Skip to Content
by Leigh MacMillan | Thursday, Nov. 21, 2013, 9:30 AM
Synovial sarcoma – an aggressive soft-tissue cancer most commonly diagnosed in children and young adults – has a low survival rate and no effective systemic treatments. The oncogene SYT-SSX has been associated with synovial sarcoma, but how it drives tumorigenesis is unclear.
Josiane Eid, M.D., adjunct assistant professor of Cancer Biology, and colleagues investigated a possible link between SYT-SSX and Wnt/beta-catenin signaling – a developmental signaling pathway that is deregulated in many cancers.
Using synovial sarcoma cell cultures, sarcoma tumor xenografts and an SYT-SSX2 transgenic mouse model in which tumors develop that are similar to human synovial sarcoma tumors, they demonstrated that SYT-SSX2 activates Wnt/beta-catenin signaling. They showed that this signaling is necessary for synovial sarcoma growth and that inhibitors of Wnt signaling arrest synovial sarcoma tumor growth.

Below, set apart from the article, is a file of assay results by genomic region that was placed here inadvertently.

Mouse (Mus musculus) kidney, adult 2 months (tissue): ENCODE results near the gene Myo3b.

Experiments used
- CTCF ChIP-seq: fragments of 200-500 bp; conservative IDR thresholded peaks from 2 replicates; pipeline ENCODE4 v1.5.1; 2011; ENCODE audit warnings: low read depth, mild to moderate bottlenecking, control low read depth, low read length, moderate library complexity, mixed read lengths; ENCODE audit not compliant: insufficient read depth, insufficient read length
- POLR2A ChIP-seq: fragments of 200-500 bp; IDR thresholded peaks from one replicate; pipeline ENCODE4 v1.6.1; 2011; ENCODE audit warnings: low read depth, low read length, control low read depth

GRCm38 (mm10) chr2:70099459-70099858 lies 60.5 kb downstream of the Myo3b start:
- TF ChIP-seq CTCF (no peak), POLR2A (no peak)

The findings, reported in the November issue of Cancer Discovery, reveal the critical role of Wnt/beta-catenin signaling in synovial sarcoma pathogenesis, and suggest that inhibitors of this pathway may be effective therapeutic agents for difficult-to-treat sarcomas.
Send suggestions for articles to highlight in Aliquots and any other feedback about the column to email@example.com
Leigh MacMillan, (615) 322-4747
Health and Medicine, Reporter, Research alex's lemonade stand foundation, Aliquots, cancer biology, Cancer Discovery, cell and developmental biology, Department of Veterans Affairs, Ethan Lee, Fiona Yull, Josiane Eid, NCI, NIGMS, NIH, Reporter Nov 22 2013, sarcoma, targeted cancer therapy, Vanderbilt Ingram Cancer Center, Wnt signaling
There are lots of ways to keep up with Vanderbilt. Choose your preferred method: